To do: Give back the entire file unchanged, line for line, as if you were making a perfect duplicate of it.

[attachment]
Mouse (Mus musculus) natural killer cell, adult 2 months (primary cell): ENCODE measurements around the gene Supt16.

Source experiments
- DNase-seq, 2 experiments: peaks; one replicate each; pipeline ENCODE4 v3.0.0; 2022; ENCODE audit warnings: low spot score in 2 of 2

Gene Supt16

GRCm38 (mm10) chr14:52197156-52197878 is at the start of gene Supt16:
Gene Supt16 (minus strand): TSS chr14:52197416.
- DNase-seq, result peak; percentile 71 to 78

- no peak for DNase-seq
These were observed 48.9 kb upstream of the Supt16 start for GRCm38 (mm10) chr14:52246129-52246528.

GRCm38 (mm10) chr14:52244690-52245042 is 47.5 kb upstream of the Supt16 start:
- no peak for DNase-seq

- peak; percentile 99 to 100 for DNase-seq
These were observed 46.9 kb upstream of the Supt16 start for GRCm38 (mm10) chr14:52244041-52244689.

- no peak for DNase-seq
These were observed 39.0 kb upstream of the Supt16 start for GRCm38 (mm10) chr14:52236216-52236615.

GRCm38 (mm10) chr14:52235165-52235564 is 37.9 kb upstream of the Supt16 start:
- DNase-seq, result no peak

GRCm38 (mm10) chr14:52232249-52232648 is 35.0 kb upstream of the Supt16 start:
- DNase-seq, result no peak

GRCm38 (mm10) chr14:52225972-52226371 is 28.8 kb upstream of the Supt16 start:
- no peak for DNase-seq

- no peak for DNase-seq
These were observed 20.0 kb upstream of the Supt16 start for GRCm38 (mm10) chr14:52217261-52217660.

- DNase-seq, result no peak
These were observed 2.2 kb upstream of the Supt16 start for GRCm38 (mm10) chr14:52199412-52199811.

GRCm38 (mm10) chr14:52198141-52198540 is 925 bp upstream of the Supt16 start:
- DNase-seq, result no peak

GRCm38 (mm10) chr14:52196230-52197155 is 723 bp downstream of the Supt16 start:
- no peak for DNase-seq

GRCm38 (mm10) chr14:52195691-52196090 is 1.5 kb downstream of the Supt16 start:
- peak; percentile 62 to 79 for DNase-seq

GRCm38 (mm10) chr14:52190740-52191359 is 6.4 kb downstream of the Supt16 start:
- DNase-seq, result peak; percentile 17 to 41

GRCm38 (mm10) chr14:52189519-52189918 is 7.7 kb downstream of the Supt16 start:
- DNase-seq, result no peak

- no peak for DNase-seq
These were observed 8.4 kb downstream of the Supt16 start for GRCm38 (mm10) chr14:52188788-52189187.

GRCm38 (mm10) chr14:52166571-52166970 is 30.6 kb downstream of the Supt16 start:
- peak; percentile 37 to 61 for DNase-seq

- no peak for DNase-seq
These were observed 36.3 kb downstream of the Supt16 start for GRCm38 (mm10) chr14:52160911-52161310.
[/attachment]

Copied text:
Mouse (Mus musculus) natural killer cell, adult 2 months (primary cell): ENCODE measurements around the gene Supt16.

Source experiments
- DNase-seq, 2 experiments: peaks; one replicate each; pipeline ENCODE4 v3.0.0; 2022; ENCODE audit warnings: low spot score in 2 of 2

Gene Supt16

GRCm38 (mm10) chr14:52197156-52197878 is at the start of gene Supt16:
Gene Supt16 (minus strand): TSS chr14:52197416.
- DNase-seq, result peak; percentile 71 to 78

- no peak for DNase-seq
These were observed 48.9 kb upstream of the Supt16 start for GRCm38 (mm10) chr14:52246129-52246528.

GRCm38 (mm10) chr14:52244690-52245042 is 47.5 kb upstream of the Supt16 start:
- no peak for DNase-seq

- peak; percentile 99 to 100 for DNase-seq
These were observed 46.9 kb upstream of the Supt16 start for GRCm38 (mm10) chr14:52244041-52244689.

- no peak for DNase-seq
These were observed 39.0 kb upstream of the Supt16 start for GRCm38 (mm10) chr14:52236216-52236615.

GRCm38 (mm10) chr14:52235165-52235564 is 37.9 kb upstream of the Supt16 start:
- DNase-seq, result no peak

GRCm38 (mm10) chr14:52232249-52232648 is 35.0 kb upstream of the Supt16 start:
- DNase-seq, result no peak

GRCm38 (mm10) chr14:52225972-52226371 is 28.8 kb upstream of the Supt16 start:
- no peak for DNase-seq

- no peak for DNase-seq
These were observed 20.0 kb upstream of the Supt16 start for GRCm38 (mm10) chr14:52217261-52217660.

- DNase-seq, result no peak
These were observed 2.2 kb upstream of the Supt16 start for GRCm38 (mm10) chr14:52199412-52199811.

GRCm38 (mm10) chr14:52198141-52198540 is 925 bp upstream of the Supt16 start:
- DNase-seq, result no peak

GRCm38 (mm10) chr14:52196230-52197155 is 723 bp downstream of the Supt16 start:
- no peak for DNase-seq

GRCm38 (mm10) chr14:52195691-52196090 is 1.5 kb downstream of the Supt16 start:
- peak; percentile 62 to 79 for DNase-seq

GRCm38 (mm10) chr14:52190740-52191359 is 6.4 kb downstream of the Supt16 start:
- DNase-seq, result peak; percentile 17 to 41

GRCm38 (mm10) chr14:52189519-52189918 is 7.7 kb downstream of the Supt16 start:
- DNase-seq, result no peak

- no peak for DNase-seq
These were observed 8.4 kb downstream of the Supt16 start for GRCm38 (mm10) chr14:52188788-52189187.

GRCm38 (mm10) chr14:52166571-52166970 is 30.6 kb downstream of the Supt16 start:
- peak; percentile 37 to 61 for DNase-seq

- no peak for DNase-seq
These were observed 36.3 kb downstream of the Supt16 start for GRCm38 (mm10) chr14:52160911-52161310.